Table 5.

Prevalence of anti-HEV IgG antibodies among different groups of population in Spain.

  Number of samples  Prevalence (%)  Reference 
Haemodialysis patients26  63  6.3  Mateos et al. (1999) 
HCV post transfusionally infected children27  42  Buti et al. (2006) 
Sub Saharan immigrants28  90  5.5  Tarrago et al. (2000) 
Pregnant women29  1040  3.6  Mateos et al. (2010) 
Pig handlers30  113  18.6  Galiana et al. (2010) 
HIV infected patients31 (Madrid, Spain)  448  10.4  Mateos-Lindemann et al. (2012) 
HIV infected patients32 (Cataluña, Spain)  238  Jardi et al. (2012) 
Blood donors9 (Cataluña, Spain)  9998  10.72–19.96%  Sauleda et al. (2014) 

In our study, patients were in different moments according to their treatments: some of them were receiving immunosuppressive therapy at the moment of the study and others had been treated before. Both groups were considered, because immunosuppressive therapy is important, not only due to its effects on immune system, but also as an indicator of illness severity.

It must be noted that the degree of immunosupression in this group is not the same magnitude as in transplanted patients. Kamar et al.16 showed that independent risk factors for HEV infection in transplanted patients were platelet count and use of tacrolimus, a drug not used in our patient set. Other studies performed in different patient populations, such as oncohematologic patients, showed a rate of HEV infection similar to the one described by us.22 Clearly, there must be other yet unknown factors that play an important role in the pathogenesis of this infection. Some of the mechanisms of transmission in industrialized countries are related to dietary and life habits, which are difficult to assess. These habits may differ in IBD patients may, and thus result in a lower rate of infection in this subgroup.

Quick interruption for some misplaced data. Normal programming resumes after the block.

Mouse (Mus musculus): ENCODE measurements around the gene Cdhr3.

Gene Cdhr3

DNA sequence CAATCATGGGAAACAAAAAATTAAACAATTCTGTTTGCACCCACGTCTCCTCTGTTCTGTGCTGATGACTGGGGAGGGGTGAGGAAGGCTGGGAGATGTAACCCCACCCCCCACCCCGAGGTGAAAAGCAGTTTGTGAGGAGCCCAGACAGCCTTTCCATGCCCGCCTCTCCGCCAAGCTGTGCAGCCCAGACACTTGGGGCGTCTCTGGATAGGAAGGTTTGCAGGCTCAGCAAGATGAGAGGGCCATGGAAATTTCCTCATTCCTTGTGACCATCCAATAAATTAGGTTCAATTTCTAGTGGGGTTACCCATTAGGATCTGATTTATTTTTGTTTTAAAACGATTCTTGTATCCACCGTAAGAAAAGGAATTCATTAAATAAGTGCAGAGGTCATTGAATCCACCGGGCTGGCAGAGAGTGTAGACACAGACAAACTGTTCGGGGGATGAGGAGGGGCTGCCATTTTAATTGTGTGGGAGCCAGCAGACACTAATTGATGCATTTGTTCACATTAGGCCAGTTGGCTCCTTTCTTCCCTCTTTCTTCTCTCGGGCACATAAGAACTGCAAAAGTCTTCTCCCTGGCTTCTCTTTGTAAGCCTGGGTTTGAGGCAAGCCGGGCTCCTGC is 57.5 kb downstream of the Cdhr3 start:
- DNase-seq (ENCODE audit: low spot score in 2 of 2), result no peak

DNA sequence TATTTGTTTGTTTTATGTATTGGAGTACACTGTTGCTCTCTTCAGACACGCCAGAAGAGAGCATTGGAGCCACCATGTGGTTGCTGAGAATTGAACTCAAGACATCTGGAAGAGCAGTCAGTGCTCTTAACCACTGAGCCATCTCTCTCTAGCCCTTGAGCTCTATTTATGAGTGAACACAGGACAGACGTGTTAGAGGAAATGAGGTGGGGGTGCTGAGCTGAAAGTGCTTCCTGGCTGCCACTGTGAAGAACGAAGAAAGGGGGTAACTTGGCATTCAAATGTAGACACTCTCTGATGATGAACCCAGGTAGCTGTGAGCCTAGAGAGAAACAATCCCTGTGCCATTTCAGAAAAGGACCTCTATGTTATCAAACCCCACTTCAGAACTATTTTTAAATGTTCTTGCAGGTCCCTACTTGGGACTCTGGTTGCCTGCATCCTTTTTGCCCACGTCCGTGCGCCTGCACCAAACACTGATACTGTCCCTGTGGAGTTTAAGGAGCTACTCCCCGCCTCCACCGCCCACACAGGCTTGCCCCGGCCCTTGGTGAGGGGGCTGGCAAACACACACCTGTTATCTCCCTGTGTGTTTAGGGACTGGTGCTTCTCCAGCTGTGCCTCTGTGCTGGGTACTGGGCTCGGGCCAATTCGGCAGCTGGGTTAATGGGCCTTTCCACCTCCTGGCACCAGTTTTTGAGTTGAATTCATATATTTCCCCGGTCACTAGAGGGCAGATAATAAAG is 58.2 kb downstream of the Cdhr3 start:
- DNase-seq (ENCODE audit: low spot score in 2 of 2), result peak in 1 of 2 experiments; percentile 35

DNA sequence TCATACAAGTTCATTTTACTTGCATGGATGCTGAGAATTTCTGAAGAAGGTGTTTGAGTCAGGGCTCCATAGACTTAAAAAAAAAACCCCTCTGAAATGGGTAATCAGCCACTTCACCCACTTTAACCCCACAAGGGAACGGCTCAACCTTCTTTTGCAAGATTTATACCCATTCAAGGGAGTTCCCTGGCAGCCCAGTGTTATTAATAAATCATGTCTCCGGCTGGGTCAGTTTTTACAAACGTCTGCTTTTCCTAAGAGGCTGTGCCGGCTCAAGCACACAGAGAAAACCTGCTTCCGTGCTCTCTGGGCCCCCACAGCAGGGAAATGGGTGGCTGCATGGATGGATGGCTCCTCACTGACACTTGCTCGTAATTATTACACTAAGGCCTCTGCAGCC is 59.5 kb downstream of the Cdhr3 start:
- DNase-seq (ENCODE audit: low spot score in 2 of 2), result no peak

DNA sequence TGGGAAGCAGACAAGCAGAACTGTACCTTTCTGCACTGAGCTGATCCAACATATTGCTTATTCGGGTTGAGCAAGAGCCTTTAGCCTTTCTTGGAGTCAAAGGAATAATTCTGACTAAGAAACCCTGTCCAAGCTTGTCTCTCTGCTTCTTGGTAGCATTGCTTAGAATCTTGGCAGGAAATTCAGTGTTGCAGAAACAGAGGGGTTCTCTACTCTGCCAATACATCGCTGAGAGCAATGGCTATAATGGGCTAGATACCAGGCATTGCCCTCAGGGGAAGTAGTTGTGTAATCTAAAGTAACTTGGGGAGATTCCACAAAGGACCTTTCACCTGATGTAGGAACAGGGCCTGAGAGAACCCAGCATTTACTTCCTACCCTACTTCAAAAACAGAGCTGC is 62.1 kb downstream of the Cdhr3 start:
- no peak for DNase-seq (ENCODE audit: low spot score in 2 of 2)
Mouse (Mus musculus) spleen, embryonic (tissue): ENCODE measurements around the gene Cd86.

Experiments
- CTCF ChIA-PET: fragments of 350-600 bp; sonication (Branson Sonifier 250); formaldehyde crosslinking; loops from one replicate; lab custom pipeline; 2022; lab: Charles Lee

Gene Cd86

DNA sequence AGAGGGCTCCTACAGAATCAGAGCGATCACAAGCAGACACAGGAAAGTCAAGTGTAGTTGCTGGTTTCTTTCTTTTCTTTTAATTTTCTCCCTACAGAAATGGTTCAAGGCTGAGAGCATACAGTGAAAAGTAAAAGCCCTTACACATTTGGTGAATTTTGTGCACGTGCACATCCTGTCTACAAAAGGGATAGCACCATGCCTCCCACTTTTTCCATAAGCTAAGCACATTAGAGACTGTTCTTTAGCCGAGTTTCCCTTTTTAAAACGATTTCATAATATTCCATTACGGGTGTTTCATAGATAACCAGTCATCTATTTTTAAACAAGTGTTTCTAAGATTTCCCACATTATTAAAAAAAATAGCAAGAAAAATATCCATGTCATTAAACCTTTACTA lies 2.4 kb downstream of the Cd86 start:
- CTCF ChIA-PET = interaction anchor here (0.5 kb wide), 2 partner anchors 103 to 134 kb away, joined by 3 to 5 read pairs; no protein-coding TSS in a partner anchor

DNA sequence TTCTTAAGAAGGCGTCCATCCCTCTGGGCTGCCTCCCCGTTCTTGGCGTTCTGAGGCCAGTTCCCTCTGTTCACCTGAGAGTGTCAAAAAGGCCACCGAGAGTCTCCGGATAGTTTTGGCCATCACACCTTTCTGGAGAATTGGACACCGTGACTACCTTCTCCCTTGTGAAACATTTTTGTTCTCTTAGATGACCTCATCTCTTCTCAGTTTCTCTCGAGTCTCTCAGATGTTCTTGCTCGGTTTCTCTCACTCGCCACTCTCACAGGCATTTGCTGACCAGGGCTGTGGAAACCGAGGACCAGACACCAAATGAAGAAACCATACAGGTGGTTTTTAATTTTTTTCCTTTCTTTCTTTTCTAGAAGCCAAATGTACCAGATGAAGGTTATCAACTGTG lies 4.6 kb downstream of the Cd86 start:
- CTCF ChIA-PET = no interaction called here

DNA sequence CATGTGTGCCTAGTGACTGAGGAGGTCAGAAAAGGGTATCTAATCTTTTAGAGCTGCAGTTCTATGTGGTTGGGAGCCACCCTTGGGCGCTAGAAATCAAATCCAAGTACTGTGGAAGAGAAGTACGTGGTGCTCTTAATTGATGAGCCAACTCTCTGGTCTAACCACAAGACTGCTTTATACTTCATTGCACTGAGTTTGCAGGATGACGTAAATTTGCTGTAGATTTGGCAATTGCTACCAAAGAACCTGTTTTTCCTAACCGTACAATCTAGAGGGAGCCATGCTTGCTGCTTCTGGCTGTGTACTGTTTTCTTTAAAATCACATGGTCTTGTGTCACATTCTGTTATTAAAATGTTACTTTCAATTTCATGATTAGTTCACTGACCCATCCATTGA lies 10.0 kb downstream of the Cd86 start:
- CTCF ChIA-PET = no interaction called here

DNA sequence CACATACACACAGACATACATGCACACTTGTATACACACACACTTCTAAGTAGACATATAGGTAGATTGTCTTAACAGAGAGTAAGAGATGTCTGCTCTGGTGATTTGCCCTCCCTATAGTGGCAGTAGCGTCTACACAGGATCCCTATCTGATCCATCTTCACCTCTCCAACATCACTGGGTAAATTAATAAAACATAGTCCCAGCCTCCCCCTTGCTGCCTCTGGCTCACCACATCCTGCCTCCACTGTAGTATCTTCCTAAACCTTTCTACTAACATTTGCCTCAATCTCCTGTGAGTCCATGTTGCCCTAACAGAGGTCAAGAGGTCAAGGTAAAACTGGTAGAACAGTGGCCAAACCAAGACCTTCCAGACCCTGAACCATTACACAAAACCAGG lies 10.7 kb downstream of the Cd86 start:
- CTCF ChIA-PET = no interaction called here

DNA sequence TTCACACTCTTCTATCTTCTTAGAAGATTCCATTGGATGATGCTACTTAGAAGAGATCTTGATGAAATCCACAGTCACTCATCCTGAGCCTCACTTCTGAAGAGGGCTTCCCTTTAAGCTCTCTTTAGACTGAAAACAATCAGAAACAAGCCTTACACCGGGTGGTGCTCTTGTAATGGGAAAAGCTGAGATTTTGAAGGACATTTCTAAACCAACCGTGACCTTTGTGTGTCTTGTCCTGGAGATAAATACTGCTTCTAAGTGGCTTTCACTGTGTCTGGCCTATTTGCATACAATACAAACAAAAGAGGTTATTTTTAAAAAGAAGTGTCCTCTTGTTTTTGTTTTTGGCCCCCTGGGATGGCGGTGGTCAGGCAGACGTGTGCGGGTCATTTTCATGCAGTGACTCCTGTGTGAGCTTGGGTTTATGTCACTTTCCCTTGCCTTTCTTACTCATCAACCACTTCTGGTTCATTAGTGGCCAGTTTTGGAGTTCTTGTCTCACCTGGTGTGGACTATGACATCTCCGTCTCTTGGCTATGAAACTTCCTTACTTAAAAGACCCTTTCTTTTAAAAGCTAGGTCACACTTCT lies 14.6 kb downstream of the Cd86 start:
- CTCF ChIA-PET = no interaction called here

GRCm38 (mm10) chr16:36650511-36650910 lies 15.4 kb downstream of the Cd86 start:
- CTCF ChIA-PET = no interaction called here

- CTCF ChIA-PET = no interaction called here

The main limitation present in our study that may interfere with the results is the small sample size, which can result in low potency for detecting a real seroprevalence, justifying the lower percentage than the general population. Besides, the most reliable marker for diagnosis of HEV infection is RNA-PCR, because immunodepressed patients create antibodies later and in a smaller quantity than healthy people. Anti-HEV IgM has a specificity of 78–98% and a sensitivity of 72–98% in the detection of HEV infection.25 Because of Budget limitations, viral RNA was determined in a random subsample of our series, so this could have interfered our results. However, it is remarkable that none of these patients had a positive result for RNA-PCR.

In summary, we cannot conclude that patients with IBD have a higher rate of HEV infection than the general population. On the contrary, our data show that the prevalence may be lower than in other population groups such as blood donors. Confirmatory studies with a larger number of patients could be useful to determine the real rate of HEV infection in this population.

Conflicts of interest

None declared.

Source of funding